Fashion is characterized by both flocking behavior and a desire for differentiation. Consumers want to belong to a group, while at the same time asserting their individuality, both as a person and through their style.
When H&M sought to define their brand and experience, they chose not to look for or invent something new and different. Instead, they chose to keep it simple and generic. Their business concept is one many retailers can claim: fashion and quality at the best price.
What makes H&M different is that its stores change constantly. H&M decided to build on the constant new supplies and chose to focus on how it did things, rather than what it did. With an ambition to become the ‘fun’ of fashion, it defined fun by its wide assortment of daily new arrivals, by affordability and unexpected collaborations. These collaborations began with Karl Lagerfeld in 2004. That a fashion retail chain was able to attract famous designers known for their integrity is one of H&M’s greatest surprises. And the collaboration with Karl Lagerfeld highlighted its own concept of constant change: Karl embodied the changing nature of fashion. As he said of himself, ‘I never do or say the same thing twice’.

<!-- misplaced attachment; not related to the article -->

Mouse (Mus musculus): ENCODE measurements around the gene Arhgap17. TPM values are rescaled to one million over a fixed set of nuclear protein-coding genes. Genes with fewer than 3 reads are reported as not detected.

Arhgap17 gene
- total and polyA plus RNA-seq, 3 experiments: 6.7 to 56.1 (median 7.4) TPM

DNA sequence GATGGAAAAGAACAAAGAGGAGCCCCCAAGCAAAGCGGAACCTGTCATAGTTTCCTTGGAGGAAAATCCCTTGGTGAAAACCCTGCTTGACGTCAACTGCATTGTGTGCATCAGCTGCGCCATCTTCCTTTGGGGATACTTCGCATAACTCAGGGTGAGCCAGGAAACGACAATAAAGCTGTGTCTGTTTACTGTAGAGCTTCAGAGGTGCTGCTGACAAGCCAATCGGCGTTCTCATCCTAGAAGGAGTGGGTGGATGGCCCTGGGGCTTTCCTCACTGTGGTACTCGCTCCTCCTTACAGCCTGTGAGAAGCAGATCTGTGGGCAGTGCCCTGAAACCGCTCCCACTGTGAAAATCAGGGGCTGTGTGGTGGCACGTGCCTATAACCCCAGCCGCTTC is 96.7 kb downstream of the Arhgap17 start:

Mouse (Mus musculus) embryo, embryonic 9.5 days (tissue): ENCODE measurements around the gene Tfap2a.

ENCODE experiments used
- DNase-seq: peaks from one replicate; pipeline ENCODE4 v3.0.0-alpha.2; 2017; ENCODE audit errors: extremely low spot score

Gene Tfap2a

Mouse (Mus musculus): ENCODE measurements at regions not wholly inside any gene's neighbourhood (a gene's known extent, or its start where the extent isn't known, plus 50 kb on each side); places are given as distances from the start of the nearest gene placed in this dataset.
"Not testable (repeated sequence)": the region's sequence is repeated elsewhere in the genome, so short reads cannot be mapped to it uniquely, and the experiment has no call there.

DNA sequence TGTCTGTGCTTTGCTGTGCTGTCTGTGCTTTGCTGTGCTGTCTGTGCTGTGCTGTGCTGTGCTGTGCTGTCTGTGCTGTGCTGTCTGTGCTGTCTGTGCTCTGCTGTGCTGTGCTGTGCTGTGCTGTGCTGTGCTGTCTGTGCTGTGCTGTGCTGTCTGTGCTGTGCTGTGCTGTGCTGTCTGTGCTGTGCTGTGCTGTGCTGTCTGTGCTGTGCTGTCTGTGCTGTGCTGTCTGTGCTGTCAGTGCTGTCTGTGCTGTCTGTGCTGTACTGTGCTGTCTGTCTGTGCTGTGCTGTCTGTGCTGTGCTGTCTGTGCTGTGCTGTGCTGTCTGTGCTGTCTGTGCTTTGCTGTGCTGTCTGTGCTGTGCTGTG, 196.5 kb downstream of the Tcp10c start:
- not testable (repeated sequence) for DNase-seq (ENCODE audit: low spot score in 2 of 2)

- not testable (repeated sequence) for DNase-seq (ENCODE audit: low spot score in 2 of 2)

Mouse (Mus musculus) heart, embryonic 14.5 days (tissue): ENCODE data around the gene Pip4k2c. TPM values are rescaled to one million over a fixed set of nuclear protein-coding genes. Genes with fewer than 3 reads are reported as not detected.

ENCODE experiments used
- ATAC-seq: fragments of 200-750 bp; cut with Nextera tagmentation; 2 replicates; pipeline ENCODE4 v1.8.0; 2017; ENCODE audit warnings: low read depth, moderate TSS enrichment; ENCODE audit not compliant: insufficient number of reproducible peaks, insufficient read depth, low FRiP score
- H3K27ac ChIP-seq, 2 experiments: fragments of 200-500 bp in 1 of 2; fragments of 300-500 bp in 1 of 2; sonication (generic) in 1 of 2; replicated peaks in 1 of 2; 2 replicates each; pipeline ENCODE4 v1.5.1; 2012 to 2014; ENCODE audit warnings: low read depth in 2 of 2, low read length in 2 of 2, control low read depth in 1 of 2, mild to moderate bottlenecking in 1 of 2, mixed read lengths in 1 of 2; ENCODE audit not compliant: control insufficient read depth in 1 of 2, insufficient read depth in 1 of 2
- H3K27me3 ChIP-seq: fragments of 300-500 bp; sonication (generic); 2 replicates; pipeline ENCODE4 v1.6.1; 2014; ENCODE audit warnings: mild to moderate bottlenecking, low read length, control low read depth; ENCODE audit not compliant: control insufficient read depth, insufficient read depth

Contributed to Branding Strategy Insider by: Thomas Gad, excerpted from his book Customer Experience Branding, with permission from Kogan Page publishing.
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